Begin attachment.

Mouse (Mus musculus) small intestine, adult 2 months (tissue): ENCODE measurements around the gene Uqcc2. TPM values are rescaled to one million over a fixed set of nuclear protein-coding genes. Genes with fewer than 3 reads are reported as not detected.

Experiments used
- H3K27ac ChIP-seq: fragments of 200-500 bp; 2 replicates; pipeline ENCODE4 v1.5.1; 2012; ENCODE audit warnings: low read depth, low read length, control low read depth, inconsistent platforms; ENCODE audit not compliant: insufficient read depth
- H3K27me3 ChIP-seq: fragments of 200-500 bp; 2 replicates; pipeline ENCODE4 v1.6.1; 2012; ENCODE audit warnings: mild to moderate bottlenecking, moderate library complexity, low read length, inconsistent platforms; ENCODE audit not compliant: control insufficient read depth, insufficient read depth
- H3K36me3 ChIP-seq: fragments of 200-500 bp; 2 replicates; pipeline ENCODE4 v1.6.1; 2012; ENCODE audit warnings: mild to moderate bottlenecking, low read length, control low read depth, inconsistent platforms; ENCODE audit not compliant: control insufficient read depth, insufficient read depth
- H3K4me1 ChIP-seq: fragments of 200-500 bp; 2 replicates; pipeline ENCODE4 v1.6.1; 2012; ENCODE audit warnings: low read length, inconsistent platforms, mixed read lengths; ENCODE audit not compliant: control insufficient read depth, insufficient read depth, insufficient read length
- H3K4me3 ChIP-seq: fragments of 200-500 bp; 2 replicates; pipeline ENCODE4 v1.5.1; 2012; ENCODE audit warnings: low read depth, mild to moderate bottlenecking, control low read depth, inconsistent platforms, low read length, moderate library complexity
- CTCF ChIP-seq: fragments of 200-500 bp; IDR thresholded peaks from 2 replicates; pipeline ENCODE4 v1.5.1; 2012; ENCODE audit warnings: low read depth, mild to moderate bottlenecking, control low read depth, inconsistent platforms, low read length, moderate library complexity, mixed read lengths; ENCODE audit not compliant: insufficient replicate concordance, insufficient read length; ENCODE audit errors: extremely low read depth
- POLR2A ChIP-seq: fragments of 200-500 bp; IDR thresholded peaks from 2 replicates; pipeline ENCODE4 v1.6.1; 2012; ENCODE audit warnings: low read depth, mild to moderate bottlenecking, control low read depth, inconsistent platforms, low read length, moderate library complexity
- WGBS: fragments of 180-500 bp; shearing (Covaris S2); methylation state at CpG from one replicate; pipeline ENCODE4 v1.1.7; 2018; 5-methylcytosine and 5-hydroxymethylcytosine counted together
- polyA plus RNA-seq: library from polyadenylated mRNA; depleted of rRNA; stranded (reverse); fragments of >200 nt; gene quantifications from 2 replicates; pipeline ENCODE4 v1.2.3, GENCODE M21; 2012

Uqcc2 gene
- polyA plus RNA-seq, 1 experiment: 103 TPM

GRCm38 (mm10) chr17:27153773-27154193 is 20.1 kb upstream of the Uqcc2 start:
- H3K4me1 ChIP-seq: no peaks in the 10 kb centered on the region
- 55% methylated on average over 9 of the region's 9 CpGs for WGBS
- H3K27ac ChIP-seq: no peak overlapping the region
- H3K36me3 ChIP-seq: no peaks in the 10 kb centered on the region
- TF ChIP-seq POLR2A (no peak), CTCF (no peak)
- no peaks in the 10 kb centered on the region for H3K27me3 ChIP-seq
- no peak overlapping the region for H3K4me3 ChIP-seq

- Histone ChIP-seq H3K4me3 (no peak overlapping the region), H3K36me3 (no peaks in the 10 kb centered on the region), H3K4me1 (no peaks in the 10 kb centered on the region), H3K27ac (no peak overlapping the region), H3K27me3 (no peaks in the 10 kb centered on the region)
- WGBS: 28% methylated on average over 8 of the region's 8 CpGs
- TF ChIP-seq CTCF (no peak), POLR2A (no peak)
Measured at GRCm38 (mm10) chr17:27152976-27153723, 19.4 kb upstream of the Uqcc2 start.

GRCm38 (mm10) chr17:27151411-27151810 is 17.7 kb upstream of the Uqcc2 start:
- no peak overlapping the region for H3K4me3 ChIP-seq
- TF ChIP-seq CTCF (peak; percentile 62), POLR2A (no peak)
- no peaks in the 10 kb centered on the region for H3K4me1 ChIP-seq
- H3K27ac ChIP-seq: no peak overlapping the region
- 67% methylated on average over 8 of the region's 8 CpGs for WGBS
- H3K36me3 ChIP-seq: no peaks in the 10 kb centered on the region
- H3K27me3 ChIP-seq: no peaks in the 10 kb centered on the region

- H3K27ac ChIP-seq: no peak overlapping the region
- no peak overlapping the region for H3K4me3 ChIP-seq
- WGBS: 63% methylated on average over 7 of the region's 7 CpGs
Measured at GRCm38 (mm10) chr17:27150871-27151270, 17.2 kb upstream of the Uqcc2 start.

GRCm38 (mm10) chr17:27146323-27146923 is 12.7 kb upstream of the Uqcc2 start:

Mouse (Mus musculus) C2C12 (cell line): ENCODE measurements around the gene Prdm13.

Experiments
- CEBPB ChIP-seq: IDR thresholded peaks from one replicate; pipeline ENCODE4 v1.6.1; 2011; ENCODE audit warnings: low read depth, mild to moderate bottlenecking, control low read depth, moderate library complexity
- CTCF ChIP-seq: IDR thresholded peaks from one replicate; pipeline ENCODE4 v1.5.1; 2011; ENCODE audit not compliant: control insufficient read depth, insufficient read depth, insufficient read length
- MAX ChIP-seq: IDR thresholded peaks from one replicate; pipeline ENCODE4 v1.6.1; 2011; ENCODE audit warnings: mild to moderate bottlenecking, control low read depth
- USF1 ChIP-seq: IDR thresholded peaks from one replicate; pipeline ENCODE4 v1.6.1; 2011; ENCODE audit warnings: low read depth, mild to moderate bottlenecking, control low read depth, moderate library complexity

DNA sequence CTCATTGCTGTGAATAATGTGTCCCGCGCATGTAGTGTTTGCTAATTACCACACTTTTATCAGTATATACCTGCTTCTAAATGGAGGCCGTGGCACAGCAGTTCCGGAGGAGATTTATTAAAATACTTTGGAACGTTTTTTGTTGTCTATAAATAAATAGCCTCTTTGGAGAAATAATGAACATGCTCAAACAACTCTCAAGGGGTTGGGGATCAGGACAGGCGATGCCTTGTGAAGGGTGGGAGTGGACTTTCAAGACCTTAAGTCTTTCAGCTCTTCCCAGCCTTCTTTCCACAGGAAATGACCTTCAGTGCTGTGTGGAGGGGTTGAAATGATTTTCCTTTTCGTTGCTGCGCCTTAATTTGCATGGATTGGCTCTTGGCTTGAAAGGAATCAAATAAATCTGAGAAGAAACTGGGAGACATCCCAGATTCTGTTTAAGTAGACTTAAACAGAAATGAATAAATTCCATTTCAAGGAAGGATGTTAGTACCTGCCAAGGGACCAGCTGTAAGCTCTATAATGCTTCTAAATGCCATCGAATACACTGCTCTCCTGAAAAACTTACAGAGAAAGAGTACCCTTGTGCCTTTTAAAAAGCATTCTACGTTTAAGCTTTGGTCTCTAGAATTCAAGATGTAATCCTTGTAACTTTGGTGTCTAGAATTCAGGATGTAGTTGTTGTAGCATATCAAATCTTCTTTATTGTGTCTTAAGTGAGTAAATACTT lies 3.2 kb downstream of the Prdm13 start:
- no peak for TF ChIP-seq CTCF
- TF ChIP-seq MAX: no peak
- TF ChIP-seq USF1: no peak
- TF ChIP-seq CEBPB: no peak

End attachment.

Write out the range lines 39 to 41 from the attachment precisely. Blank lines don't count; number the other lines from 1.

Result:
Mouse (Mus musculus) C2C12 (cell line): ENCODE measurements around the gene Prdm13.

Experiments
- CEBPB ChIP-seq: IDR thresholded peaks from one replicate; pipeline ENCODE4 v1.6.1; 2011; ENCODE audit warnings: low read depth, mild to moderate bottlenecking, control low read depth, moderate library complexity